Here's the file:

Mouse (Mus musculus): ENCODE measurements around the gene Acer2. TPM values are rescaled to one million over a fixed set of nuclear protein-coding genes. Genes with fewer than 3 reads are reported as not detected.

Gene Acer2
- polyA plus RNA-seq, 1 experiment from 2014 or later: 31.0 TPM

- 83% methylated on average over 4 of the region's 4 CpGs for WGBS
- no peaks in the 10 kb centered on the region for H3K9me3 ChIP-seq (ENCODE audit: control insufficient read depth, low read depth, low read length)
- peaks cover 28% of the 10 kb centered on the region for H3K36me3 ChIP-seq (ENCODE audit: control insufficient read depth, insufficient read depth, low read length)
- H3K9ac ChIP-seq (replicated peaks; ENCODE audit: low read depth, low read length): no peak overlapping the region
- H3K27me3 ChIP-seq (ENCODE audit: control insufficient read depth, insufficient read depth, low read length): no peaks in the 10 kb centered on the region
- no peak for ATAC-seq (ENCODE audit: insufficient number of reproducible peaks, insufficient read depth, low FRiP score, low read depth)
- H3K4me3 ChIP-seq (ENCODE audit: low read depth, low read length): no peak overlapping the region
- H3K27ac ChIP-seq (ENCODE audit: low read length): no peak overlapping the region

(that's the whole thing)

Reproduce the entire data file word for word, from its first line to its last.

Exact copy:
Mouse (Mus musculus): ENCODE measurements around the gene Acer2. TPM values are rescaled to one million over a fixed set of nuclear protein-coding genes. Genes with fewer than 3 reads are reported as not detected.

Gene Acer2
- polyA plus RNA-seq, 1 experiment from 2014 or later: 31.0 TPM

- 83% methylated on average over 4 of the region's 4 CpGs for WGBS
- no peaks in the 10 kb centered on the region for H3K9me3 ChIP-seq (ENCODE audit: control insufficient read depth, low read depth, low read length)
- peaks cover 28% of the 10 kb centered on the region for H3K36me3 ChIP-seq (ENCODE audit: control insufficient read depth, insufficient read depth, low read length)
- H3K9ac ChIP-seq (replicated peaks; ENCODE audit: low read depth, low read length): no peak overlapping the region
- H3K27me3 ChIP-seq (ENCODE audit: control insufficient read depth, insufficient read depth, low read length): no peaks in the 10 kb centered on the region
- no peak for ATAC-seq (ENCODE audit: insufficient number of reproducible peaks, insufficient read depth, low FRiP score, low read depth)
- H3K4me3 ChIP-seq (ENCODE audit: low read depth, low read length): no peak overlapping the region
- H3K27ac ChIP-seq (ENCODE audit: low read length): no peak overlapping the region